Elgato Stream Deck XL Review – Let’s Get Shortcut Crazy!
Peter Donnell / 4 weeks ago
A Closer Look
The saying “go big or go home” certainly rings true here. The last time we reviewed the Stream Deck is was the puny 6 button model. Sure, they make a slightly larger one, but it’s still nothing compared to this 32 button behemoth. With its 8 x 4 configuration, the combinations and customisation is taken to the next-next level here.
Aesthetically, it’s what you would expect from the Stream Deck, it’s just bigger. It still uses those membrane-like rubber coated switches. They have a really light actuation and non-slip coatings, making them easy and accurate to use.
This model doesn’t come as a single unit though, and is actually just the front facing wedge mounted on a magnetic stand. As you can see, you can erm, see right through it.
It’s a very clean design though, and there’s a small cable pass-through hole in the stand for the USB cable.
The base has a huge layer of grippy rubber, so it doesn’t slide around your desk when you’re poking away at the buttons. It’s got a good weight to it too, so it really doesn’t move around unless you give it a good shove.
You can lift the unit up off of the dock. However, keep in mind that it is still wired, so that doesn’t really help you any.
On the underside, there are four smaller feet, so you could use it mounted flat on your desk if you didn’t want it on the dock. Again, you’ll still need that USB cable though.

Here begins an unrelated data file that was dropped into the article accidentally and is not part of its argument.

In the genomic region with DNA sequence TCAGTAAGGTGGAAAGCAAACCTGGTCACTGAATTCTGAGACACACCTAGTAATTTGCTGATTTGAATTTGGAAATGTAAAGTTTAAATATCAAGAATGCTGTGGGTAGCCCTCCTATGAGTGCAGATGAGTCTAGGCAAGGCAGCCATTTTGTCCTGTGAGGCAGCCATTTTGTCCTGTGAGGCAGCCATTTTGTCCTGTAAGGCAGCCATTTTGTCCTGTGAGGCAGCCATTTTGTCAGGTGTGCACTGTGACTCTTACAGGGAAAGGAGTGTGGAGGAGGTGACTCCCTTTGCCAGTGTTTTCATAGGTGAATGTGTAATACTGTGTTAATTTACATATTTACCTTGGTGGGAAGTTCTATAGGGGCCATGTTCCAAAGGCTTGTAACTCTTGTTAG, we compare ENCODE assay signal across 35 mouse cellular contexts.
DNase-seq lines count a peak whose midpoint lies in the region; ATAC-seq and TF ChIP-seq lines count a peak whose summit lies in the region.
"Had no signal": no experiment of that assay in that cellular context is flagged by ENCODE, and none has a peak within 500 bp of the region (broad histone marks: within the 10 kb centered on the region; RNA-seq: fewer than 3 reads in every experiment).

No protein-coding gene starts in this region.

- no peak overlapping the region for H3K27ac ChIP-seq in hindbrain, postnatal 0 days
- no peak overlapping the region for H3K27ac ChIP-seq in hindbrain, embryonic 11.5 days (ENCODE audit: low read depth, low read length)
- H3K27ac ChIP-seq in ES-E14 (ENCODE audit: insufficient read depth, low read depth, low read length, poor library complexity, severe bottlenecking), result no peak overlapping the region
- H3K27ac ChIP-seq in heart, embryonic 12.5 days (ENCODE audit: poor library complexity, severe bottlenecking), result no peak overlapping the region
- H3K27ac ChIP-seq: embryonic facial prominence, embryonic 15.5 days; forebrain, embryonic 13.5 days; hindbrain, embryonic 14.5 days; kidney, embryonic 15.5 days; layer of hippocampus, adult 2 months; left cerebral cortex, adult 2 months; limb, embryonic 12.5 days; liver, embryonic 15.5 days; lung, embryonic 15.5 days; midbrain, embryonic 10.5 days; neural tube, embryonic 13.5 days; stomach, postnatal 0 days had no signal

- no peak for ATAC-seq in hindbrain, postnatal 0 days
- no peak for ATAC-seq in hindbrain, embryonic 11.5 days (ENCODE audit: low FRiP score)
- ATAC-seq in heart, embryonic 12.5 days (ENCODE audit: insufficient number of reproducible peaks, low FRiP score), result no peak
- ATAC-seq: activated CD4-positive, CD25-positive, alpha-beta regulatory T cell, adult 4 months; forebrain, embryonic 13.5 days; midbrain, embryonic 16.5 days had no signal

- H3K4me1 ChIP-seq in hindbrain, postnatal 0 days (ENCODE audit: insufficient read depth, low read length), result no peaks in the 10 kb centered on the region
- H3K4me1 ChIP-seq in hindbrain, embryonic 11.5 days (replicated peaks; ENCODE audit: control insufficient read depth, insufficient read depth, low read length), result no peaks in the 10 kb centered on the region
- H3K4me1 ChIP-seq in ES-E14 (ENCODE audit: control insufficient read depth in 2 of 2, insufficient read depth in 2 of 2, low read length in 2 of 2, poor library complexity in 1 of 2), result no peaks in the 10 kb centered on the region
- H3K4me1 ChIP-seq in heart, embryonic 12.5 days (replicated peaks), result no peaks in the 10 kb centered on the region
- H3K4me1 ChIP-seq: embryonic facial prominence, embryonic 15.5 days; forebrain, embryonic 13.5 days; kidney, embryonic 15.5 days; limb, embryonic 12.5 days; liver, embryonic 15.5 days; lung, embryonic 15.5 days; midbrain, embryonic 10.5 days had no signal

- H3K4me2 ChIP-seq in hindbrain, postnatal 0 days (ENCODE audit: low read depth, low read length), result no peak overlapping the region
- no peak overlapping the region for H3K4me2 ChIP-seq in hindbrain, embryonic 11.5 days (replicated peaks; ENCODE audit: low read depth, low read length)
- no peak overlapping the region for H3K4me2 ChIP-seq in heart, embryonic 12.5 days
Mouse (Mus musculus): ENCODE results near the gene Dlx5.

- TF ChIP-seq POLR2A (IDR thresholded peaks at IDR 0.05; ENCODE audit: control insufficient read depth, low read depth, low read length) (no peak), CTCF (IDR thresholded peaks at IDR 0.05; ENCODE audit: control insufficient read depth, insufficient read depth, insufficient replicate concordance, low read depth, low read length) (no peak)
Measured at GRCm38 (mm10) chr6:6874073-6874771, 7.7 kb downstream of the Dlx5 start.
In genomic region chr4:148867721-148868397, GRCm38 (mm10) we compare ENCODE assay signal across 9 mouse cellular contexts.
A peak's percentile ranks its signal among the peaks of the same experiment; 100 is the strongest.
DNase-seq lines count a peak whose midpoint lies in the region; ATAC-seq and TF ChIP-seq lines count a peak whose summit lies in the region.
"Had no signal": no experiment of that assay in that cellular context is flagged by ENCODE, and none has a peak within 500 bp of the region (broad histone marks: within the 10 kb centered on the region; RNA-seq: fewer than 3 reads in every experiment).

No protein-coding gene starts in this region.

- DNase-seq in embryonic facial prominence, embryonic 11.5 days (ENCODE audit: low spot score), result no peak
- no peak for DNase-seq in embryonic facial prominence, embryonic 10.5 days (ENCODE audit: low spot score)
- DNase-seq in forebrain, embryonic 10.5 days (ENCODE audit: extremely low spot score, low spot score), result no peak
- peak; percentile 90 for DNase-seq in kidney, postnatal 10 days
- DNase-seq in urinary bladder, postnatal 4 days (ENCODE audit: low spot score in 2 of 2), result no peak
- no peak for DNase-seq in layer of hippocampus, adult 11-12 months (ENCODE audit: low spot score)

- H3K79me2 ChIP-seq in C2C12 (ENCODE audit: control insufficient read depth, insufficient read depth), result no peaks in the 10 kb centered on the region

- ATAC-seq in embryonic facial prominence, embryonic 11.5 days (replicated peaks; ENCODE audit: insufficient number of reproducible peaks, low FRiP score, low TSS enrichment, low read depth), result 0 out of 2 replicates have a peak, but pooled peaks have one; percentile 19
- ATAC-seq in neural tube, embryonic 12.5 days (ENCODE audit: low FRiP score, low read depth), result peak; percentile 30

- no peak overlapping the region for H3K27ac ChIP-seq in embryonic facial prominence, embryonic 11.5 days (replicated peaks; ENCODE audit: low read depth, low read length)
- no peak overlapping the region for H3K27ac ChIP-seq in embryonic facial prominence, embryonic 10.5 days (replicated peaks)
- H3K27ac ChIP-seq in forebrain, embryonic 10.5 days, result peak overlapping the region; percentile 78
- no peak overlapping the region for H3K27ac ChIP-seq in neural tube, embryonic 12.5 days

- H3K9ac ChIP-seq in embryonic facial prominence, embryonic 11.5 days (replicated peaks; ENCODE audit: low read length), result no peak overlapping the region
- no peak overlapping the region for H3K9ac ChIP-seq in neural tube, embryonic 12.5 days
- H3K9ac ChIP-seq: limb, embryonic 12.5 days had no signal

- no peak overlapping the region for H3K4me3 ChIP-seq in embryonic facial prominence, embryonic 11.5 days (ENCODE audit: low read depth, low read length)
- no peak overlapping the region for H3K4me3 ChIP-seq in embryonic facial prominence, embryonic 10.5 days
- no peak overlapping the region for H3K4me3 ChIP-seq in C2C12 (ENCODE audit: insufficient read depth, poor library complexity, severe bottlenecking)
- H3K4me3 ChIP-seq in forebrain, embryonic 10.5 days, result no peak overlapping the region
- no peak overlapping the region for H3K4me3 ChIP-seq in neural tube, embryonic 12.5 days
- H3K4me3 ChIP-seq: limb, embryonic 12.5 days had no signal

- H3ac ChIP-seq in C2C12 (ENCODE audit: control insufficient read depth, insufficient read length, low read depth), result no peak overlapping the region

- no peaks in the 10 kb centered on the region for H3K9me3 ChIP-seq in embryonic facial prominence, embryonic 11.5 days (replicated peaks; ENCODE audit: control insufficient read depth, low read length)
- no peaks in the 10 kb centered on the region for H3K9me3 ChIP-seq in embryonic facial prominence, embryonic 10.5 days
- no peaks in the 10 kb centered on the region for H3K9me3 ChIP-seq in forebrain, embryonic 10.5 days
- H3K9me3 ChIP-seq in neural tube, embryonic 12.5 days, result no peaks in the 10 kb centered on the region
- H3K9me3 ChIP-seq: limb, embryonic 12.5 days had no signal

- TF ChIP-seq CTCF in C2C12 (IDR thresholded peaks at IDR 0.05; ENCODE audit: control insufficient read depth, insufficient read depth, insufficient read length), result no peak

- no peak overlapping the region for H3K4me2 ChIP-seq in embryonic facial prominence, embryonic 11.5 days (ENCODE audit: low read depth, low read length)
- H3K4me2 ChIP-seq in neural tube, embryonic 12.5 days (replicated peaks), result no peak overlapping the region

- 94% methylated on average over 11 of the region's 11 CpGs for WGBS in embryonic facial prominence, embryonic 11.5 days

Speaking of the cable, it tucks into the underside of the unit here, and there’s a huge groove to allow the cable to pass through the back of the base.
Powering on the Stream Deck, you’re greeted with their logo. It doesn’t go anything, but you can jump into the software and start your customisation journey quickly enough.
Hey look, it’s my previous configuration from the smaller Stream Deck that we used when reviewing the Elgato Key light!
As you saw above, my last profile was loaded up by default. The good thing is that you can have pretty much endless profiles through the software. This is great should you have multiple uses for it, multiple streamdecks, and so on.
You simply drag icons from the right side menu and drop them on the buttons you desire. Of course, each one has their own set of customisation options too. You can’t just drop the OBS button in and expect to have OBS functionality.
You will need to setup those external software components as normal. The Stream Deck effectively acts as a comprehensive macro tool-set for each on.
The level of default options is very impressive. It covers all the basics a content creator, streamer, or YouTuber would really need. From lighting controls using Key Light or Philips Hue, to deploying messages in your fan chat client. Or you can play on-screen overlays, trigger effects, record clips, pause you stream, mute your microphone, or trigger any custom macro or key combination you desire. The list is pretty endless thanks to the custom button options.
There’s a bunch of more advanced “apps” if you will too, and it seems that library of custom made “apps” is growing. Everything from CPU usage monitors to BitCoin price tickers are here. Even a game or two can be played or the buttons!
Overall, it would be hard to test everything the Stream Deck can do. It’s more of a tool to do what YOU want it to do, rather than a gadget that only does what Elgato want it to do. It’s a powerful tool indeed. I can’t help but tinker with it constantly.
Of course, it would be a shame not to have some fun with the customisation, wouldn’t it? I used an online tool to cut up and image… OK, I should have worked out the framing a bit better, but the end result looks close enough. I wonder what that video is that every button links to?